The fuss over the New York Mets’ Daniel Murphy taking paternity leave this week strikes a chord with me.
In listening to the controversy that erupted after people like former NFL quarterback Boomer Esiason and my colleague Mike Francesa criticized Murphy for missing his team’s first two games of the season, I think sharing my own such experience could help explain the struggles athletes can have when it comes to balancing family with team.
My daughter was born on Aug. 23, 2005. In the days leading up, I was obviously excited about the birth of my first child. I couldn’t wait to be the first person other than the doctor to see and touch her out of the womb.
While in training camp with the Miami Dolphins and anticipating her birth, I, along with the rest of my family, was on high alert the days before our daughter arrived. Dutifully, I let Nick Saban, my coach at the time, know we were expecting.
He made it clear that he expected me to be around and not miss any practice for this special moment for my family. I made it clear that I was going to miss as much time as it took for me to be there in support of my wife and my newborn child.
To complicate matters, my wife was bedridden due to a cesarean section so she needed my assistance.
I missed only one full day of practice and a total of about 36 hours. I would show up later in the mornings and leave as soon as practice was over.
On Aug. 28, my phone began ringing relatively late at night. First, a number popped up from the Dolphins’ facility and then numbers were popping up from Lake Forest, Ill. I knew something was up. I was afraid I was cut.
Five days after the birth of my child, I found out that I was traded to the Chicago Bears. Due to the timing of the circumstances, it was a nightmare. But in retrospect, it was clearly one of the best things that happened to my football career.
As I left Miami, I had more questions than answers. Did Saban ship me off because I put my family before football? Did the team question my desire to be a Dolphin because of my life priorities?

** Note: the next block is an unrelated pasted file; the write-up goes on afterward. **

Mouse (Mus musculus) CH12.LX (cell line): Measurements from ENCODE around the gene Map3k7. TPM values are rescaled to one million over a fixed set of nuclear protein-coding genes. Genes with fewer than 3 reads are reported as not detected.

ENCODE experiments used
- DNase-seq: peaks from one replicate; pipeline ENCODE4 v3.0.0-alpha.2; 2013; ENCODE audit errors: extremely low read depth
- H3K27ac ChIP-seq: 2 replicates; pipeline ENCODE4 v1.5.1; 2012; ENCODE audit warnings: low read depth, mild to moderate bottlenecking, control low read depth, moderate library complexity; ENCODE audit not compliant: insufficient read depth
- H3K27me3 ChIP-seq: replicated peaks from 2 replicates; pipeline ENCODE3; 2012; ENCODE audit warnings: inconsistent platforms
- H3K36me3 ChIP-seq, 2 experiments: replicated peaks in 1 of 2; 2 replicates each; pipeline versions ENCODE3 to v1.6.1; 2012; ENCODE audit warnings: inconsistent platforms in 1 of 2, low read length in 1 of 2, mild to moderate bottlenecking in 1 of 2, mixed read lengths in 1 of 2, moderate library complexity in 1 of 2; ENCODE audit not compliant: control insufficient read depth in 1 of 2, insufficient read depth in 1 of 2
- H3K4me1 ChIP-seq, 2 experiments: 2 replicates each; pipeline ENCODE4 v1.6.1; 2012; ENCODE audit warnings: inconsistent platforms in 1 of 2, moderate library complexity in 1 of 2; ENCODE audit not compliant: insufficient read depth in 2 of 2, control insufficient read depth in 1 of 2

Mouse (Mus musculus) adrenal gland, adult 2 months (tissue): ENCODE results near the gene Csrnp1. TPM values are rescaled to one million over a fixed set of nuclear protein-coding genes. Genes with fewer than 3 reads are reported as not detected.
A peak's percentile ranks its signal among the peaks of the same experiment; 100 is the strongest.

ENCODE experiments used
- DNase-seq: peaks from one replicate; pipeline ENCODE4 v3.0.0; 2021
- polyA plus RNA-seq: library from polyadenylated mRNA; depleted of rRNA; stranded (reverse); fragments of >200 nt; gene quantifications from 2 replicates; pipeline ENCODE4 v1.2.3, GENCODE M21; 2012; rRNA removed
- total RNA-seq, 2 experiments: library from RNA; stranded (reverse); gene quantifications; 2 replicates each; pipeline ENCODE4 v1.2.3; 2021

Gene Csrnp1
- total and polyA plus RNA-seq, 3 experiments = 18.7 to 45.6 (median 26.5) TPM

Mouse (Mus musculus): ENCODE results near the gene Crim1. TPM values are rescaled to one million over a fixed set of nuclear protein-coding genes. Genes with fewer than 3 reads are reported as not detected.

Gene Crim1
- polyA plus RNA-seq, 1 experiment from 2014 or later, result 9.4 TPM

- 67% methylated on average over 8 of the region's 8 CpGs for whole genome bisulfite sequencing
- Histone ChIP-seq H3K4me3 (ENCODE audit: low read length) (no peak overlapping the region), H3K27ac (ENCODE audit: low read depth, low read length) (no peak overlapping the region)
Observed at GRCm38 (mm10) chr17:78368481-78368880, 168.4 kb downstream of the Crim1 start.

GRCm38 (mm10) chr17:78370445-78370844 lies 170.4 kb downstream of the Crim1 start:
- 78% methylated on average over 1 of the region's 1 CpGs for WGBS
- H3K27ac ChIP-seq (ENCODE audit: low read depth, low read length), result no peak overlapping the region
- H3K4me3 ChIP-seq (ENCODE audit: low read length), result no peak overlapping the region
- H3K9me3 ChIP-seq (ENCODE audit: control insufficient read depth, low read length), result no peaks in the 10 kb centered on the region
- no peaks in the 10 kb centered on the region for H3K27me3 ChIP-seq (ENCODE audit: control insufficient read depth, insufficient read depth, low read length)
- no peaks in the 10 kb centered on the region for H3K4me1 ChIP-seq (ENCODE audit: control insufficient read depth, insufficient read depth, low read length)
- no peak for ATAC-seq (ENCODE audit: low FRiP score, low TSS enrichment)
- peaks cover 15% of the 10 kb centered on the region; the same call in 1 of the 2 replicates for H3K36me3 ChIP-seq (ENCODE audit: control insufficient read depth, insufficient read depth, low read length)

Well, beyond the facts of what happened prior to my trade, here is what I do know:
The Dolphins were my first NFL team; as I continued my playing career, I was surprised when I found out the Bears and later the Baltimore Ravens allowed guys to miss as much time as they needed to be there for their families.
One of my former Raven teammates, Nick Greisen, almost missed a game to be there for the birth of his first child. The only reason he made it to the game on time was because Ravens owner Steve Bisciotti flew Greisen in the morning of the game on his private jet.
Also, let’s not forget that in some ways professional athletes are no different than every other working person. We deserve the same benefits, including paternity leave time. We can afford a nanny; however, nothing is more comforting than having your husband there for support and assistance during your child’s birth.
As much as I loved the game, the game will be there when I get back from my one, two or three days of assisting my family. In actuality, this is part of being a man. Part of being a man is an acronym that Ravens coach John Harbaugh applies every day:
W.I.N. — What’s Important Now.
So, despite the fact that I do believe that the Dolphins — or certainly Saban at least — questioned my desire to be a Dolphin due to the priority I placed on family, family always has and always will come first.
Did Saban ship me off because I put my family before football? Did the team question my desire to be a Dolphin because of my life priorities?